The H Street NE/NW neighborhood was one of Washington's earliest and busiest commercial districts, and was the location of the first Sears Roebuck store in Washington. H Street NE went into decline after World War II and businesses in the corridor were severely damaged during the 1968 riots. This part of the street did not start to recover until the 21st century.
In 2002, the District of Columbia Office of Planning initiated a community-based planning effort to help revitalize the H STreet NE corridor. Because it is nearly 1.5 miles (2.4 km) long, the resulting H Street NE Strategic Strategic Development Plan divided H Street into 3 districts: the Urban Living district (between 2nd and 7th Streets NE), the Central Retail District (between 7th and 12th Streets NE), and the Arts and Entertainment District (between 12th and 15th Streets NE).
In the mid-2000s, the Arts and Entertainment District began to revitalize as a nightlife district. The Atlas Theater, a Moderne-style 1930s movie theater that had languished since the 1968 riots—was refurbished as a dance studio and performance space, and is now the anchor of what is now being called the Atlas District. H Street NE became home to the H Street Playhouse, a black box theater where Theater Alliance and Forum Theatre are in residence; live music venues, such as the Red and the Black and the Rock & Roll Hotel; and restaurants and bars such as the Argonaut, Dangerously Delicious Pies, Showbar Presents the Palace of Wonders, the Pug, and Sticky Rice.
H Street NE rapidly gentrified after 2007. The median sales price of houses on or near H Street NW from July to September 2009 was $417,000. H Street NE was voted the sixth most hipster place in America by Forbes magazine in September 2012. This process of gentrification led to tensions with some previous residents, who felt that they were becoming less welcome as the neighborhood changed and worried about being priced out.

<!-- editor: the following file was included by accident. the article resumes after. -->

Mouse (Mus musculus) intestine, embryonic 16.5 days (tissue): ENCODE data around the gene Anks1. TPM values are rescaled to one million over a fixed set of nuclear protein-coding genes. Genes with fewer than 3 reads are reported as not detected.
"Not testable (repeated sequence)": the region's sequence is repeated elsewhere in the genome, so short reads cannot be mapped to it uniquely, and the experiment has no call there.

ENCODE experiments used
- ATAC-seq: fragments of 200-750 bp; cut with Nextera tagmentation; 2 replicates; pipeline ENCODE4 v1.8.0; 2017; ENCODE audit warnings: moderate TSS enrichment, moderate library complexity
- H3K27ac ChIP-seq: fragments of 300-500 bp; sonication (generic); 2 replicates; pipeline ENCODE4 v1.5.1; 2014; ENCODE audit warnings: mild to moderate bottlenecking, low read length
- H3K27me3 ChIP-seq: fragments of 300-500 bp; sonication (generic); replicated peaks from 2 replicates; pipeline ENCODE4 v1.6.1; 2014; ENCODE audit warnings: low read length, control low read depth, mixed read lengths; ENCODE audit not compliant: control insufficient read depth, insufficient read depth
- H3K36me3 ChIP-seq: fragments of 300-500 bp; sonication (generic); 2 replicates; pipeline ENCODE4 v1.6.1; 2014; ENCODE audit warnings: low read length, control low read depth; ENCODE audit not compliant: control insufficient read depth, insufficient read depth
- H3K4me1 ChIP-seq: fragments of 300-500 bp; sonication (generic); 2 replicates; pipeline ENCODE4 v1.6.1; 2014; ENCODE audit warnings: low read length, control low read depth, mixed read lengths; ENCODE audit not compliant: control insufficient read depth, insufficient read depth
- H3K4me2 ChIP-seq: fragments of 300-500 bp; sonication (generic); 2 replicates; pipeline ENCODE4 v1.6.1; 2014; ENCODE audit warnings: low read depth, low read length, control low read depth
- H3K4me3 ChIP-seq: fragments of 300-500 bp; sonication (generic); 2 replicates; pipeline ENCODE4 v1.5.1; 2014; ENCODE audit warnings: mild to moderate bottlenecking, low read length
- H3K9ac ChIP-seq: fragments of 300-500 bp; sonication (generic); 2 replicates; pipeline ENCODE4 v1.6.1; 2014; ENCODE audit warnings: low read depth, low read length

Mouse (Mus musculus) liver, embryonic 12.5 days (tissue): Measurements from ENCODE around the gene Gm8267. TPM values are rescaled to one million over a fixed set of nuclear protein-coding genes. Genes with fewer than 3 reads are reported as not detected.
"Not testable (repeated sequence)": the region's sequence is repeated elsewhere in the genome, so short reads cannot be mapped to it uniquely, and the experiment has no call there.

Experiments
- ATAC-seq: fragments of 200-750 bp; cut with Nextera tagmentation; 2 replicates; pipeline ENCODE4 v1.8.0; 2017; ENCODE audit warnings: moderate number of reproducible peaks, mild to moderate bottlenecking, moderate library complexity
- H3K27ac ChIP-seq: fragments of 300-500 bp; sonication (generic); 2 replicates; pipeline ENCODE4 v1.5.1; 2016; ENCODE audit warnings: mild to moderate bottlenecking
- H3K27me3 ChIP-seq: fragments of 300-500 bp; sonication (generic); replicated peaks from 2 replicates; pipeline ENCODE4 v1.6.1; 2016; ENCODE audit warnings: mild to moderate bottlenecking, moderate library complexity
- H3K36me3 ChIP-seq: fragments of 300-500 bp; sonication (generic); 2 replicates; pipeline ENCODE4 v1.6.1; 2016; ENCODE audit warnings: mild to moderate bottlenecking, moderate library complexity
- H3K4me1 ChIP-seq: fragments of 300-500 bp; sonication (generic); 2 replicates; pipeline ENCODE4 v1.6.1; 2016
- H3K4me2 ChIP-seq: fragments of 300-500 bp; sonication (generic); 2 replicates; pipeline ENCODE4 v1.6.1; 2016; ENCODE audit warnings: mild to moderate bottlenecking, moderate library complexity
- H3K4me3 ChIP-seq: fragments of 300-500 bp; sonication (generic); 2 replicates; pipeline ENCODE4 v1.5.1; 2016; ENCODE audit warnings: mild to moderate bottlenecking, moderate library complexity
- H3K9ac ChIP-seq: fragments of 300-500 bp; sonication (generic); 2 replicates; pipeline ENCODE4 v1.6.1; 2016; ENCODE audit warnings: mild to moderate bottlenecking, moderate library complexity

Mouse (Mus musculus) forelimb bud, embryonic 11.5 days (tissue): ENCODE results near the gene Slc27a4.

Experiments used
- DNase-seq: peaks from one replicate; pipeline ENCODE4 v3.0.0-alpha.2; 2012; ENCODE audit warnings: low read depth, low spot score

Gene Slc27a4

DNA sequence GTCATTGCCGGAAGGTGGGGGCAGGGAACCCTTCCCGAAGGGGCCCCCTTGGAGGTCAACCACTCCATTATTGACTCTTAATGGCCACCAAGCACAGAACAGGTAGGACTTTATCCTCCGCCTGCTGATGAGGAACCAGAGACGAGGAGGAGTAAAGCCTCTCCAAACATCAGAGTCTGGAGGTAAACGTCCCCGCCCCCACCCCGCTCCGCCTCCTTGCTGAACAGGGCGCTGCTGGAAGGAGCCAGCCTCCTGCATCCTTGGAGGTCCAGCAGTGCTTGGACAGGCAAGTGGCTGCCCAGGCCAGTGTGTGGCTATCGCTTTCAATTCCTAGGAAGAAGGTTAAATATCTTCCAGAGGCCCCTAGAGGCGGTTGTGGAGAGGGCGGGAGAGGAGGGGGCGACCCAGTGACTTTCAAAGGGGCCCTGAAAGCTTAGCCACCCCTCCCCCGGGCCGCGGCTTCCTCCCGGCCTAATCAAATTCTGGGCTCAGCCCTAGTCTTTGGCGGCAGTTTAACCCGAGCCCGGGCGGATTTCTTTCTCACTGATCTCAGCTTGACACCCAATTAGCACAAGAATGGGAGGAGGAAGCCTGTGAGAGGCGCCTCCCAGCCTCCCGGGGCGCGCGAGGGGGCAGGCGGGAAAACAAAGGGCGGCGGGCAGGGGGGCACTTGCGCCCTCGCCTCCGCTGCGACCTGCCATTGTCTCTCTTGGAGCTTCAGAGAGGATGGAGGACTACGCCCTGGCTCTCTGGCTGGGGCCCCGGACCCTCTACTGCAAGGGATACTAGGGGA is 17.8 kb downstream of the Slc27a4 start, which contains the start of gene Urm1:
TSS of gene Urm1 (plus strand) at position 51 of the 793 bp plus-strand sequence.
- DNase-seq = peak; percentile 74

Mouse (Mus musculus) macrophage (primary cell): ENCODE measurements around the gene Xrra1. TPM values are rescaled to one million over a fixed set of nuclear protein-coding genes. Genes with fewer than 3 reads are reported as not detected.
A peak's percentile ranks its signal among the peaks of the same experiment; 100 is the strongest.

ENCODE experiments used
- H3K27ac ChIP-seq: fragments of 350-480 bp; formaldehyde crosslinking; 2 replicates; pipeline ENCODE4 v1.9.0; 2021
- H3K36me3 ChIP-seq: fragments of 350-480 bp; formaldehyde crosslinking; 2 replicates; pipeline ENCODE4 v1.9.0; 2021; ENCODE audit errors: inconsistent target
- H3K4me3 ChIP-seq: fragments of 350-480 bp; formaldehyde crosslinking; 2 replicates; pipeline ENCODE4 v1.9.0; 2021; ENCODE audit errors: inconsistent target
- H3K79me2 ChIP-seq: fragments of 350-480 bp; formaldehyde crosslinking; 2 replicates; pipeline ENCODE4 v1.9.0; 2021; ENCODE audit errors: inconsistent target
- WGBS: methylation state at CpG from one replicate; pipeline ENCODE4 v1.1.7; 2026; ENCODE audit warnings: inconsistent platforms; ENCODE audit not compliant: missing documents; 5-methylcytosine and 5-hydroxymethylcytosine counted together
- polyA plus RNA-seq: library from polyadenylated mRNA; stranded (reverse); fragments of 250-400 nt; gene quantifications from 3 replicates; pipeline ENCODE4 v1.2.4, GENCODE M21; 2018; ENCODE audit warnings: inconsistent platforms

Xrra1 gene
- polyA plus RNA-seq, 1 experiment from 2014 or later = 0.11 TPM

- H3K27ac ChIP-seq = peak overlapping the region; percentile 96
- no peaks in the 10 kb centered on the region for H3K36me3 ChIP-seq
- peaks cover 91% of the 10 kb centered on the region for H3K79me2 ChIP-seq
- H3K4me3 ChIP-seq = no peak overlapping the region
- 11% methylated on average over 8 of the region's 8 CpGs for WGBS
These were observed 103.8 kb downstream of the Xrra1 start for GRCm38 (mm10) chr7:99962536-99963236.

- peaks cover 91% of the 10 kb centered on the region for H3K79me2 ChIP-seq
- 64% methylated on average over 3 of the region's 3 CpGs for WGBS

In Northeast Washington, H Street continues uninterrupted from North Capitol Street to 15th Street NE, where it terminates in what is known as the "starburst intersection", where it meets Bladensburg Road, 15th Street, Benning Road, Maryland Avenue, and Florida Avenue. After this intersection, there is a gap of two blocks where the street is interrupted by Hechinger Mall.[a] H Street continues for a short segment between 17th and 24th Streets NE. The road does not continue east of the Anacostia River.
The city plan on which D.C. was laid out provides for a parallel H Street in the southwest and southeast quadrants of the city. Subsequent government actions, most notably the construction of I-395/I-295, disconnected the southern H Street in several places. In its current form, it does not run consecutively for more than two blocks at any point except for its easternmost extremity, near Fort Dupont Park.
^This is the site of the old Graceland Cemetery, which was closed on August 3, 1894, and finally emptied of graves in November 1897. The site was owned by Pepco for many years before being sold to the Hechinger Company in 1978. The mall was built in 1979.
^"Removed to Other Graveyards". The Washington Post. November 11, 1897. p. 9; Brown, Merrill (September 30, 1979). "Mall Seen As Stimulus For H Street". The Washington Post. p. K3; Simpson, Anna (February 20, 1986). "Cemeteries Give History Lessons: Ex-Policeman Slowly Rebuilds D.C.'s Past". The Washington Post. p. MD5.